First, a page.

What is music?
The study of music at Nottingham provides skills for a range of future career paths. Composers and performers can pursue dedicated pathways throughout the three years of their course, developing the practical expertise gained in their specialist tuition with complementary modules examining different periods in musical history, early music notation, analytical skills, and sound technology and recording. Students interested in careers in education and arts administration can take innovative modules in music and ethics, music and cities, and community music programmes. There is plenty of room to experiment with different subjects, allowing your own interests to develop and mature as you go along. All music students, however, will graduate with an enviable array of highly developed skills adaptable to any work environment, including skills in research and data analysis, public presentation, project management, teamwork, communication and IT. In addition, you will be able to participate in over twenty student ensembles, become a student mentor on Nottingham's pioneering In Harmony scheme, benefit from workshops with professional musicians, and gain valuable work experience through our music internships.
How will I study?
Teaching takes the form of lectures, seminar classes and individual consultative tutorials, and is supplemented by workshops and master classes with professional musicians. In the first year you will receive an average of 12 contact hours per week.
All students taking solo performance modules will receive individual tuition with one of our experienced instrumental and vocal teachers. The allocations are generous: in the first year, 14 hours across the year; in the second year, 18 hours across the year; in the third year, 20 hours across the year. Additionally, for each assessed recital performance students will receive two hours practice with an approved accompanist.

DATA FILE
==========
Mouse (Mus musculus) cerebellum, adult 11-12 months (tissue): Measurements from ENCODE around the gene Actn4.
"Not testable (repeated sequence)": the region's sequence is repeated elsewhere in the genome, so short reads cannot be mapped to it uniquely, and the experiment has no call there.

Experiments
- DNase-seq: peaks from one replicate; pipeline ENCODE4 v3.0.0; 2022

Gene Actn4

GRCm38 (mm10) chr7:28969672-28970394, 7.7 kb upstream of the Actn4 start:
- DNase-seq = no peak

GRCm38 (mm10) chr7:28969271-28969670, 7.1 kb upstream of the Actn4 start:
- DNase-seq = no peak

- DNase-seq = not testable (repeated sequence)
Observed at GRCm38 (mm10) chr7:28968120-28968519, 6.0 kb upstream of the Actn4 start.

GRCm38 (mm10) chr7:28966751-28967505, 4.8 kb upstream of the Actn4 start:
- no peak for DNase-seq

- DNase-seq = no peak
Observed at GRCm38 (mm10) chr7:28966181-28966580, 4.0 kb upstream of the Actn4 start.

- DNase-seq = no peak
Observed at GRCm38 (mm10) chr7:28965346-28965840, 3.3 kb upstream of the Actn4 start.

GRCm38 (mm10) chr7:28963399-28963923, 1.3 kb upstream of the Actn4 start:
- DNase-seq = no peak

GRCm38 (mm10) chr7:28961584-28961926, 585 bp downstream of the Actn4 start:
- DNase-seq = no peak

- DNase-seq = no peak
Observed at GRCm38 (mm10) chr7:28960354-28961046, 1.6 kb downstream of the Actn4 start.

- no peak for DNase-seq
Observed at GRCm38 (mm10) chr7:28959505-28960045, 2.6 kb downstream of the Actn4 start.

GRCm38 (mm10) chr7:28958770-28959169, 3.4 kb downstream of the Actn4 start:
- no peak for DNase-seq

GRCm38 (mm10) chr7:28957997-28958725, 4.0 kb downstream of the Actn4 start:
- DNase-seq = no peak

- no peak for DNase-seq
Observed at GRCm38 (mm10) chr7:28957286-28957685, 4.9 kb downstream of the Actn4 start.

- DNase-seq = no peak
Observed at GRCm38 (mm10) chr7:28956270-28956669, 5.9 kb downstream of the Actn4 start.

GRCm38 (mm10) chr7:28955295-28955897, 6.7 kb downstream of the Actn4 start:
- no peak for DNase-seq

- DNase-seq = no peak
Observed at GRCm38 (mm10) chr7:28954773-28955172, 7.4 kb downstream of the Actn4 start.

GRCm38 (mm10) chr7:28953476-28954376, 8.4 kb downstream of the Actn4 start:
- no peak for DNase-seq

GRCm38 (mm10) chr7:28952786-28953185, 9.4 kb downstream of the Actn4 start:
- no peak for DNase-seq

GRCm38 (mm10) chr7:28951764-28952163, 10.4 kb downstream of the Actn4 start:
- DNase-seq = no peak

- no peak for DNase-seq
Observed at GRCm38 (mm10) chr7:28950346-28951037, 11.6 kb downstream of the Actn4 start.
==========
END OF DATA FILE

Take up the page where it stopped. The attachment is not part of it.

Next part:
Class time is supplemented by the huge range of performance activities taking place in the department. Over 20 student ensembles are based in the department, and these provide opportunities not only for performing, but also for conducting and for ensemble management – the latter developing invaluable employability skills.
Additionally, all music students are entitled to free tickets for concerts at the University’s Lakeside Arts Centre.
The department is housed in modern purpose-built accommodation overlooking the boating lake on University Park Campus. Specialist music facilities include an on-site music library (including listening booths, a large collection of sound recordings and a video and DVD archive), a computer laboratory and a recording studio, teaching and practice rooms, a lecture theatre, an orchestral-size Rehearsal Hall, and the Djanogly Recital Hall, where professional and student concerts are presented throughout the year. The department owns a varied collection of orchestral and early instruments. Group coaching and/or tuition is available on some of these instruments.
We offer opportunities to study abroad in Australia, Canada, China, Ireland, Japan, Korea, Mexico, New Zealand, Singapore, Sweden and the United States.
Career prospects and employability
All music graduates leave the University with a broad portfolio of transferable skills, prepared for a variety of careers both within and outside music. The variety of kinds of learning encompassed by a music degree is uniquely suited to developing the key employability skills identified in the recent CBI/NUS report 'Working towards your future'. Additionally, the Department's 'Careers and Future Skills' and 'Work Placement' modules enable music students to develop their career prospects in ways relevant to their specialist interests and skills.
Recent graduates have gained employment in the music and creative industries (including jobs at the BBC, the London Philharmonic Orchestra, Boosey and Hawkes, HarrisonParrott Artist Management, Oxford University Press Music, Blackheath Halls), in other business and professional sections (including professional positions at Squire Sanders Solicitors, Deutsche Bank, Advantage Professional, APX Commodities, Citigroup), and in education and other public sectors (including jobs at Kings College London, Royal Academy of Music, University of Cambridge, Nottingham University NHS Trust, and schools around the country).
The average starting salary for 2010/11 full-time graduates of the Department of Music was £18,062.*
*Average starting salary from known destinations of first-degree leavers who studied full-time, 2010/11.
Offers are usually made without interview. Students with non-standard entry qualifications, including mature students, may be invited to an interview.
UCAS visit days for students offered a place are normally held from late January to March. You are welcome to visit at other times – please contact us or for dates of our open days visit www.nottingham.ac.uk/opendays
UCAS visit days for students offered a place are normally held from late January to March. You are welcome to visit at other times – please contact us or for dates of our open days visit